We had agreed not to drive in the continuous torrential monsoon rain. We had not seen anything like that for a long time. So we drank our free flow coffee at the Li Hua Cafe and continued to talk even though we had already loaded our car.
We first saw an ambulance coming towards us. There must have been an accident. Then we saw two vehicles which were slightly damaged driving slowly towards us...and then a long line of vehicles..it was like a funeral procession. Actually we had just missed a horrific accident in which a lorry filled with palm oil had spilled its contents all over the road causing many multiple crashes. Several cars skidded from the road and the ambulance came to help ferry some injured passengers to Bintulu. We thus had a lucky escape because we decided to wait till the rain stop at about 11 a.m. If we had pushed on with our journey early in the morning we could have been part of the accidents or we could have been stuck for hours.
In all things give thanks! We said our prayers silently. We drove slowly from Bintulu and it was good that we stopped where we could and have a closer look at how Iban women earn a living in particular.
The rattan has been a forest produce of the Sarawak indigenous people since time immemorial. The Chinese junk which sailed to the shores of Sarawak had exchanged jars for jungle products like rattan and birds' nests since the Ming Dynasty. And many books e.g. "The Pagan Tribes of Borneo" by C. Hose and Rev. MacDougall described the importance of rattan to the peoples of Sarawak.
However today to many rattan is usually used for caning students. However to the indigenous people of Sarawak especially rattan is life and livelihood. So much of the life of the people depend on the collecting and selling and domestic usage of rattan and today more crafts are being designed from rattan too in order to increase income.
In fact the rattan is used by the indigenous people for more than 100 functions from mat making to earrings and many others.
A very thriving cottage industry has surfaced recently with the advent of oil palm growing in the Bintulu-Miri region.
There is a great demand for crude but lasting rattan baskets for collecting oil palm seeds. These baskets are made from rotan tunggal a local species of rattan. The rattan grows individually so that is why the name " tunggal" which means single.
the older men in the family would collect the rattan which is difficult actually in the jungle and this young mother of three school going children would sit down to make the baskets . She had a short rest for lunch.
This is the rattan which has been cleaned in the jungle before the men carry them back to the roadside temporary hut.
It is a very tough and painful job to hunt for rattan. First the rattan collectors have to know where the rattan (here it is the rotan tunggal) can be found by following the terrain or the various species of plants which grow well with rattan family.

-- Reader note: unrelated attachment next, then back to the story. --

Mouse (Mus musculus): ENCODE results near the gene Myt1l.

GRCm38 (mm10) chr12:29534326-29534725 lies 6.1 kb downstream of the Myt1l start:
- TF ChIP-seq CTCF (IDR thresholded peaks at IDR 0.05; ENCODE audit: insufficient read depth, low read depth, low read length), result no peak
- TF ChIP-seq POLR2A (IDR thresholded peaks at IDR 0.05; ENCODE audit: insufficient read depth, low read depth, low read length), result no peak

when a group of rattan is found the collectors have to slash through thick undergrowth with their parangs and then probably get pricked by sharp thorns and sharp leaves. A lot of pulling is also needed so it is usually a man's job to do this. The leaves are slashed off and the thorns removed. The rattan is then bundled together and carried out of the jungle. this may take a few days.
Upon reaching the longhouse or settlement the rattan is first dried and further "cleaned" and smoothed by a smaller knife or blade. This can be done by an elderly person who helps in the preparation of basket making. Then the rattan is halved by a sharp home made knife. This is again a very skilful job.
When the rattan is fairly dried it is ready for basket making. Here the weaver is sitting on the wooden floor to make the base of the basket. Basketry seems to be such a natural skill of Iban women. They have tough but nimble fingers. Very much roughened by working with rattan this lady weaver has callouses all over her hands. She is cheerful that she can make a good living. But she has really impressed me with her expert knowledge of different species of rattan and how to use them.
The rattan baskets are also sold at the road side near and from Rumah Nyalong along the Bintulu/Miri Road. An applause to these longhouse dwellers for being entreprenuerial.
This article would never have been written if my friends and I were involved in the palm oil spill accident. So I give thanks to the Almighty.
2. Further notes:
Rattans, climbing palms in the subfamily Calamoideae of the family Palmae, have been utilized for generations in binding, basketry and other domestic purposes, and the most important commercial non-timber forest product ranking next to timber and bamboo wood in southeast Asia due to high economic value. Over the world, there are about 600 different rattan species arranged in 13 genera, and most of them are located in southeast Asia countries (Uhl & Dransfield 1987; Dransfield 1992), among which, about 20 excellent species have been commercially used around the world (Dransfield 1979). It was reported that rattan furniture industry around the world created the trade revenue of more than 1 billion US$ and employed about 1 million workers annually (ESCAP 1991). According to an estimate made by INBAR, the global local usage of rattan is worth US$ 4 billion and external trade in rattan is US$ 2.5 billion (INBAR 2001).
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